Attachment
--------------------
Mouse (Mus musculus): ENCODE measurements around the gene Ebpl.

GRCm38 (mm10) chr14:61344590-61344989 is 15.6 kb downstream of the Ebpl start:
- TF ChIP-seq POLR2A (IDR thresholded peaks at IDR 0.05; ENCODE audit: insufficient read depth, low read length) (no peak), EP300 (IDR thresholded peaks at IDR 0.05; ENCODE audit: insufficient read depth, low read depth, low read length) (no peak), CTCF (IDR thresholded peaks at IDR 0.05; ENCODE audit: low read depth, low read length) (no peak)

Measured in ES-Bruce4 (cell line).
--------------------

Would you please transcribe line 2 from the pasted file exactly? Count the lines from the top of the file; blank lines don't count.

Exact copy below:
GRCm38 (mm10) chr14:61344590-61344989 is 15.6 kb downstream of the Ebpl start: